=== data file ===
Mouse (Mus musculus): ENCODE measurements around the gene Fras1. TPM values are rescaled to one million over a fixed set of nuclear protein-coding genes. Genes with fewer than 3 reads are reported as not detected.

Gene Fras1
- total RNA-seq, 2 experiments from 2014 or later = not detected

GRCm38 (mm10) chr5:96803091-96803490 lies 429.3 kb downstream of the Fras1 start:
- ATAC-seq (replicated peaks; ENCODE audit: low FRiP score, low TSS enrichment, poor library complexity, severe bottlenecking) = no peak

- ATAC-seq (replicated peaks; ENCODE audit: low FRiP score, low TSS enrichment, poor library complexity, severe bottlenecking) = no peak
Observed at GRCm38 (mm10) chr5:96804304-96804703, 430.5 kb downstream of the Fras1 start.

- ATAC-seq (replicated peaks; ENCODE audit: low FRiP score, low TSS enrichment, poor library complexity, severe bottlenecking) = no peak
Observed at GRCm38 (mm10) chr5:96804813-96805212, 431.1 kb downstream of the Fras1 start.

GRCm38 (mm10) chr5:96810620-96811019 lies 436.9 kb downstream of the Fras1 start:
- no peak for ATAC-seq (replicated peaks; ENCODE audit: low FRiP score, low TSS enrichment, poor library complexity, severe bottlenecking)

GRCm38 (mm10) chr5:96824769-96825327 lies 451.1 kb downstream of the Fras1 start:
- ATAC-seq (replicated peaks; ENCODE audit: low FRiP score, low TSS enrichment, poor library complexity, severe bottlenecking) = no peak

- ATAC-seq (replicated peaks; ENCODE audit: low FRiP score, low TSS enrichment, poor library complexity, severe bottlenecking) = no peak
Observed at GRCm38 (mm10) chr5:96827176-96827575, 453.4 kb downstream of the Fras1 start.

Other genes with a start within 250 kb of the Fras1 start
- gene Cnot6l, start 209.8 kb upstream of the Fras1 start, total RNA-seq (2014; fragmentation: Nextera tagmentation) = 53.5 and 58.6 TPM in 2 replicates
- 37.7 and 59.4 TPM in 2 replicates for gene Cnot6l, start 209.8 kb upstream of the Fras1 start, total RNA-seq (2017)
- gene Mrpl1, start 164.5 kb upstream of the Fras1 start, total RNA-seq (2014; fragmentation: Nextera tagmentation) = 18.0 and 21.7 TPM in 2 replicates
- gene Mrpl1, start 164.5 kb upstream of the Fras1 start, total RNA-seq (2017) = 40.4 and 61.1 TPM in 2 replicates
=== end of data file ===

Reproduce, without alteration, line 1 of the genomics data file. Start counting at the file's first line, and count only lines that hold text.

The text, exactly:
Mouse (Mus musculus): ENCODE measurements around the gene Fras1. TPM values are rescaled to one million over a fixed set of nuclear protein-coding genes. Genes with fewer than 3 reads are reported as not detected.